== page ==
O Meien wins 1,000 games: A win on June 4 was O Meien’s 1,000th as a pro. He is the 16th player at the Nihon Ki-in to reach this landmark, and it took him 38 years two months. With 571 losses, two jigos and two no-results, his winning percentage is 63.7.
Promotion: To 8-dan: Kitano Ryo (150 wins) (as of May 29)
Correction: In my report about Otake Hideo’s decoration (5/3 EJ), I wrote that he was the 23rd go player to be so honoured. Go Weekly subsequently amended the list it published; actually 25 players have won decorations.
by John Power, Japan Correspondent for the E-Journal
China wins 4th Mt. Tiantai Nongshang Bank Cup: The 4th Mt. Tiantai Nongshang Bank Cup World Women’s Team Championship was held in Taizhou City, Zhejiang Province in China from May 8 to 10. Three-player teams from China, Korea, Japan, and Chinese Taipei competed. The teams finished in the order just given. Representing Japan were Fujisawa Rina 2P, Xie Yimin 6P, and Kaneko Maki 1P. Results are given below.
(Round 1) China beat Japan 3-1; Korea beat Chinese Taipei 3-0. (Round 2) Japan beat Chinese Taipei 3-0; China beat Korea 2-1. (Round 3) Korea beat Japan 3-0; China beat Chinese Taipei 3-0. So Yokoku 9P accompanied the Japanese team as coach. A conversation he had with the top board for China, Yu Zhiying 5P, gives an idea of what goes into becoming a top player. As a member of the national team, Yu studies at the Chinese Qiyuan from 9 to 5, Monday to Friday. At night, she plays Net games, with her norm being 3.5 games a night. Even on days when she has official games, she still completes her norm. She said she plays about 1,700 games a year. So commented that Fujisawa and Xie are also studying hard. In an interview with the Chinese press, Fujisawa said that she studies eight to ten hours a day, at least six days a week. The other members of the Chinese team were Song Rongrui 5P and Rui Naiwei 9P. The Korean players were Choe Cheong 5P, Kim Hye-min 7P, and Pak Ji-yon 3P. Choe inflicted the sole loss suffered by China, defeating Yu on the top board. As of May, Choe was the top-ranked woman player in the world (#193 on the geocities site).
Yo Seiki wins Okage Cup: The O-kage (gratitude) Cup is sponsored by a group of tourism-related shops in the street leading to Ise Shrine. It is open to players 30 and under and so far has been won by Cho Riyu (2010), Anzai Nobuaki (2011 and 2012), and Ichiriki Ryo (2013 and 2014). This year, the main tournament (for the best 16) was held in Ise City on May 14 And 15. In the final, Yo Seiki 7P of the Kansai Ki-in (W) beat Ichiriki by resignation.
Hane senior wins 1,200 games: On May 21, Hane Yasumasa 9P became the sixth player at the Nihon Ki-in to reach the landmark of 1,200 wins. It took him 57 years one month (he will turn 71 on June 25). With 641 losses and 5 jigos, his winning percentage is 65.2. He won the Oza title in 1990. He is the father of Hane Naoki.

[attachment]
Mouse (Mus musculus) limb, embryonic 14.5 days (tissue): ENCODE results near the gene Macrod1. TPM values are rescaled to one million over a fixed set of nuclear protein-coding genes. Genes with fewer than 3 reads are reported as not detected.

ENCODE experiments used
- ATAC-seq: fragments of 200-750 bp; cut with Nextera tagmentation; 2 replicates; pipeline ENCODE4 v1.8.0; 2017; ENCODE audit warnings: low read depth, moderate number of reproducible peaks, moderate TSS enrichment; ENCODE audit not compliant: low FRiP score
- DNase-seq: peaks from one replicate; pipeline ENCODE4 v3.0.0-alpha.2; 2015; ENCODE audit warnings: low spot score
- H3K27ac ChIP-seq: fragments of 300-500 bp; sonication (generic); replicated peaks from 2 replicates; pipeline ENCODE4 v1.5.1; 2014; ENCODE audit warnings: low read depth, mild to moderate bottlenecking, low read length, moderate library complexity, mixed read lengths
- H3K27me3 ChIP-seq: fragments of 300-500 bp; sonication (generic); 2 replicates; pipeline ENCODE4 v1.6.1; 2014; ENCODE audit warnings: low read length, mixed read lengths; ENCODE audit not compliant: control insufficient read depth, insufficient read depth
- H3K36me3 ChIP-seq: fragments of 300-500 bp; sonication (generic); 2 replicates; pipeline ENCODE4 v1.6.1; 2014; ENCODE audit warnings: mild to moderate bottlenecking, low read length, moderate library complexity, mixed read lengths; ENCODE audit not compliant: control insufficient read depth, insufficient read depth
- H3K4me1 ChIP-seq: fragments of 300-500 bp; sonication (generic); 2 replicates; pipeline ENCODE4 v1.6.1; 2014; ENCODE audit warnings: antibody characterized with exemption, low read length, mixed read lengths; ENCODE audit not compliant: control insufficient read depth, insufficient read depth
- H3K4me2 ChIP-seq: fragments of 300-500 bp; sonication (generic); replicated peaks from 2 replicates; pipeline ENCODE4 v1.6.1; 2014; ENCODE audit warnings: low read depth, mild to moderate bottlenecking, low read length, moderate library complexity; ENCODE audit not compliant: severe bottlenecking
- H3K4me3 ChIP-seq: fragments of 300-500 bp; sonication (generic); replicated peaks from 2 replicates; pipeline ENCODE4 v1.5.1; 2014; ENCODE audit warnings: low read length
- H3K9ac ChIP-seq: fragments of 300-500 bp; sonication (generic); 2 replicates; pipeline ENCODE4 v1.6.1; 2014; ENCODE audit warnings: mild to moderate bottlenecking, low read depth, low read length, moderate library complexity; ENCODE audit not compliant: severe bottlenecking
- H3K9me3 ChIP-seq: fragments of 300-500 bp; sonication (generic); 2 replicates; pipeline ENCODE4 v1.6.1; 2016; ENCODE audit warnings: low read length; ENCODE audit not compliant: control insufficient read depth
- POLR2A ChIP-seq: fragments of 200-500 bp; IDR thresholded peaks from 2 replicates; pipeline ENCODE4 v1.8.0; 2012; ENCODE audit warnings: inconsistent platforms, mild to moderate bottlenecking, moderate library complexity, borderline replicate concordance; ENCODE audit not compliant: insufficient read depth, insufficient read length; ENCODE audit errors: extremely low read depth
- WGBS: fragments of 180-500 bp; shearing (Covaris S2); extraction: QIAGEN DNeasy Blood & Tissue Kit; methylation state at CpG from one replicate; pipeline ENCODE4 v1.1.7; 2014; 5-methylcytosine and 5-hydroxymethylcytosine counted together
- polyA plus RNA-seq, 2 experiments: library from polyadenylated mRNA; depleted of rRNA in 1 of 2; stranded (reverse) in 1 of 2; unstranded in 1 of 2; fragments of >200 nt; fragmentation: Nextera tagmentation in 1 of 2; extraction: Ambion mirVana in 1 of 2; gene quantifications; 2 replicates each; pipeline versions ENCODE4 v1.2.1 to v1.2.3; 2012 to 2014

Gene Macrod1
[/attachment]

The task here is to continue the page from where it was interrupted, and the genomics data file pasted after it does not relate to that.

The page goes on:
Tomorrow: 2nd Mlily Cup; O Meien wins 1,000 games; Aizu Central Hospital Cup
While esports have becomes hugely popular in recent years, garnering large audiences, broadcast on ESPN and major sponsorships, they may still have something to learn from the ancient game of go. That’s the premise of “Go: The First Generation of Competitive Games,” an article published recently in “1337,” major e-sports trade magazine. “Despite similarities, go and esports are worlds apart in terms of perception,” writes Michael Cohen. “While go is intertwined with some national cultures, esports faces the stigmatization of video games as a whole.” Noting that go is “accepted by all generations as a legitimate game of mental strength and strategy, as well as a tool for teaching life values to children and adults alike,” Cohen suggests that go “may also be a predictor of what esports can hope to become throughout everyday life.” In an ironic turn, “it looks like they’re looking to go for an example for how to make the jump to legitimacy as a reputable pastime, compared to how we look to them for tips on marketing, sponsorship, and promotion,” says AGA VP of operations Andrew Jackson, who sent us the article.
Myungwan Kim 9P, Feng Yun 9P (r) and six other professional go players have now been confirmed for this year’s US Go Congress. The pro roster thus far includes Chinese professionals Wang Qun 8P and Cao Youyin 3P, Korean pro Hajin Lee 3P, Secretary General of the International Go Federation, as well as American professionals Yilun Yang 7P, Mingjiu Jiang 7P and Jennie Shen 2P. The chance to attend lectures by professionals and play in simultaneous games with them is one of the major attractions of the annual Congress for many attendees. This year’s Congress runs August 1-9 in St Paul, MN. Click here for details and to register. photo: Feng Yun 9P at the 2014 US Go Congress; photo by Chris Garlock
Update (6/11): updated to clarify which country each professional represents.